☆ Layout Grid Responsive CSS grid, reordered with native HTML5 drag and drop
☆ Gridset - Responsive Grids made easy.
☆ Gridpak - Create your own responsive grid.
→ Frameless Grid ‘s tutorial by Mark Nugent
☆ Singularity is a grid framework.
☆ CSS Grid! CSS Grid is going to become supported-by-default in Chrome and Firefox in March of 2017.
So, if Cascading Styles Stylesheet (CSS) weren’t enough you could also get familiar with things like CSS pre-processors. SASS, LESS, Stylus, are CSS pre-processors. A pre-processor extends the CSS language, adding features that allow variables, mixins, functions and many other techniques to help you to write CSS easier to maintain, modify and extend. This can either make your life easier or more complicated 😂.
Using Less CSS
Ok, so if you want to use LESS, start here: Less CSS. LESS CSS Tutorial: Designing A Slick Menu Navigation Bar By Thoriq Firdaus on hongkiat.com
If you’d rather use Sass, start here: Sass.
Better Web Typography
Typography is the cornerstone of the web and therefore an inexhaustible subject. Let’s begin with a selection of good reads on Web typography:
✑ The Elements of Typographic Style Applied to the Web, an adaptation of Bringhurst’s book for by Richard Rutter
✑ Professional Web Typography is an online book by Donny Truong
→ Web Font Specimen $Web Font Specimen* is a free resource for web designers and type designers to see how typefaces will look on the web.
☞ Typeplate Type Plate
☞ http://modularscale.com/ Modularscale by Tim Brown
☞ http://type-scale.com/ by Jeremy Church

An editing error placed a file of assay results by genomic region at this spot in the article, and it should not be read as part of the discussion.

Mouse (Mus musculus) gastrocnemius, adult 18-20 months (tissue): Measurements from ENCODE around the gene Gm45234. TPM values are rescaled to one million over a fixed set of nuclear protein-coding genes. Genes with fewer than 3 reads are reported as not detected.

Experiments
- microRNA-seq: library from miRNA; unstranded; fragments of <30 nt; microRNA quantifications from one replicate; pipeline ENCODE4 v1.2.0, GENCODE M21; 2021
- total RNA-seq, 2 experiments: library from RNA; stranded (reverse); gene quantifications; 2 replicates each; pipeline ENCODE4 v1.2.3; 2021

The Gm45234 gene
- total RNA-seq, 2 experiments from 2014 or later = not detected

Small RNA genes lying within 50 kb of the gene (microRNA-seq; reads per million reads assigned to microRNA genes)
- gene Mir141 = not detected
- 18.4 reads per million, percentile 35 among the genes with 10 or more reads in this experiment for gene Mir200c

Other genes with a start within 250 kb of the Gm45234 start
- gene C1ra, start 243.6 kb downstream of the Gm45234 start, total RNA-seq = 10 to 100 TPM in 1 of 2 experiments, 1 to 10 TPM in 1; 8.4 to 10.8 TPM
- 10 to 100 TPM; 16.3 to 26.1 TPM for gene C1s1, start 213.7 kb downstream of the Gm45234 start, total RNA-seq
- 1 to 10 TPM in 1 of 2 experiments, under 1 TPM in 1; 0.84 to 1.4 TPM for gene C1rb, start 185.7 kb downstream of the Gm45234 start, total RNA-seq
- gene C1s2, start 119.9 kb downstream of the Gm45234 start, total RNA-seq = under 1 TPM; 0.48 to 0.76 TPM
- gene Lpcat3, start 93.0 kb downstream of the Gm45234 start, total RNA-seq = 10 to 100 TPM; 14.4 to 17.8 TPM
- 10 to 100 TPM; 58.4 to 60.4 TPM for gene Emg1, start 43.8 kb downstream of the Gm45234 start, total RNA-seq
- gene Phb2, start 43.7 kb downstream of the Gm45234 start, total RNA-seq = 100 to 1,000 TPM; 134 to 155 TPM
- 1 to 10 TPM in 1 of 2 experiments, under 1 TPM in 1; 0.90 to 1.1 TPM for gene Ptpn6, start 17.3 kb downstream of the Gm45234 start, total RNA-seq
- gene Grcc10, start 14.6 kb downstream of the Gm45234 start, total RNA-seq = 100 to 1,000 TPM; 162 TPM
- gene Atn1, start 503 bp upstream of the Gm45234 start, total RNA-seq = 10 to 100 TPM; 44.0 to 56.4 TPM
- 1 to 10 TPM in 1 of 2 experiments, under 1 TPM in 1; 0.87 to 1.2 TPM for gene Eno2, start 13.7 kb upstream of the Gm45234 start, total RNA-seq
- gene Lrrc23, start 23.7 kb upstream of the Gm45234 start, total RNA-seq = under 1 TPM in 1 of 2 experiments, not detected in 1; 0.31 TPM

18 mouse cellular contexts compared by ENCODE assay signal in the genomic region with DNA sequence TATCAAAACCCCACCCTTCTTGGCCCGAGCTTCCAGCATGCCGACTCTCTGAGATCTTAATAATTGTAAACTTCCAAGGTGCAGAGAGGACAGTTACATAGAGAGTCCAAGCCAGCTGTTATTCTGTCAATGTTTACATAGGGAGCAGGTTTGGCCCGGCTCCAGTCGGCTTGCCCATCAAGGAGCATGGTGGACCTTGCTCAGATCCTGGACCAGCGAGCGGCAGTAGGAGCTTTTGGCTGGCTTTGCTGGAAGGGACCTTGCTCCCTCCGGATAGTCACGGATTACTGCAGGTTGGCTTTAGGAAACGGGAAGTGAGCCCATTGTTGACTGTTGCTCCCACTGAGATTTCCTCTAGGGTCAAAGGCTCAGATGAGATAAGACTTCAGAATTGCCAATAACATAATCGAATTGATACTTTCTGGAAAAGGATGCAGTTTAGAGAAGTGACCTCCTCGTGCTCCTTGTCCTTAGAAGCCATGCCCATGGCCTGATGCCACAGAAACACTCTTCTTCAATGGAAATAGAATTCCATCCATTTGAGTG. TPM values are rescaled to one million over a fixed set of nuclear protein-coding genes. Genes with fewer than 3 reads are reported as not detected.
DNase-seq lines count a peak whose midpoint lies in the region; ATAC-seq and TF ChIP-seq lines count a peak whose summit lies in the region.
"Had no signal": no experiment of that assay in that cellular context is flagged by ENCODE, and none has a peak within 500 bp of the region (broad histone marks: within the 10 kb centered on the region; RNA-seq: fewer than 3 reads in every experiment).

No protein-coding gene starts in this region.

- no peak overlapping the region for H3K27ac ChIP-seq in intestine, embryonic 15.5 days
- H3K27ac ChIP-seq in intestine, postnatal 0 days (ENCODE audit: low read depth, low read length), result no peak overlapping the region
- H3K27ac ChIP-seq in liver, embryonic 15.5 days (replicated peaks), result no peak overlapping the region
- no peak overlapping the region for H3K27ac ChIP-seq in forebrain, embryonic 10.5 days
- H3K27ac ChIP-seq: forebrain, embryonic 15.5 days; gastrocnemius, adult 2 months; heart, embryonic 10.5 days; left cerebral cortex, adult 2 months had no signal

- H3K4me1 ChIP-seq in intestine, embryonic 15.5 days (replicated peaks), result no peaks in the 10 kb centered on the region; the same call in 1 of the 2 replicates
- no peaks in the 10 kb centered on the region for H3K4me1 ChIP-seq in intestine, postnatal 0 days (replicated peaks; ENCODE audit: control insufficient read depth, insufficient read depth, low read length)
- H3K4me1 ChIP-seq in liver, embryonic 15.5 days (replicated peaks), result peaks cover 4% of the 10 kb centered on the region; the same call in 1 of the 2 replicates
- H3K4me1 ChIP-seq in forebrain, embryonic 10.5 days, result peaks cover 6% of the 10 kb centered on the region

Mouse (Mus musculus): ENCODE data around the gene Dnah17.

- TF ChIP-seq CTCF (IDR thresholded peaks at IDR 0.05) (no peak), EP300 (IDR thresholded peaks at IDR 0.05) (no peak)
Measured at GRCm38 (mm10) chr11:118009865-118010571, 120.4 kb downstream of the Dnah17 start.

☞ Pearsonified’s Golden Ratio Typography Calculator
Some articles to better understand fonts size:
On Pixel to ems conversion — em — rem — px:
On web fonts:
☞ Google Fonts ✑ installing web fonts from start to finish ☞ CSS Font Stack by Denis Leblanc ☞ Font Squirrel - Help Freeware fonts licensed for commercial work, convert and generate webfonts. ☞ Web font specimen by Nice Web Type to test your type.
☞ Font Awesome — A font and CSS toolkits with vector icons and social logos, Font Awesome provides with different methods to use its growing SVG icons collection in your workflow. ☞ IcoMoon — IcoMoon is an iconography and icon management tool that let you use a collection of icons and customize your own in many different formats including SVG, Polymer, PDF, XAML, CSH, icon font or simple PNG/CSS sprites. ☞ Genericons — A Free Icon Font For WordPress ☞ iconmonstr — iconmonstr is a free, high quality, monstrously big and continuously growing source of simple icons run by Alexander Kahlkopf. ☞ (The) Noun Project — With over a million curated icons created by a global community, The Noun Project is probably the largest of its kind.
Working with Images
Don’t scale images in HTML. This means your site or application should serve scaled images on smaller devices.
☞ Images optimisation tools — If you work with images for the web, these image compression tools are extremely useful.
Other useful tools:
Slideshow / Carousel
☞ slick Advertised as the last carousel you’ll ever need.
Working with SVG files
The SVG format is one of the most promising image format for the web.
base64 encoding Among other things Base64 can be used to encode binary files such as images within scripts, to avoid depending on external files. Works fine for SVG.
Center an object in css: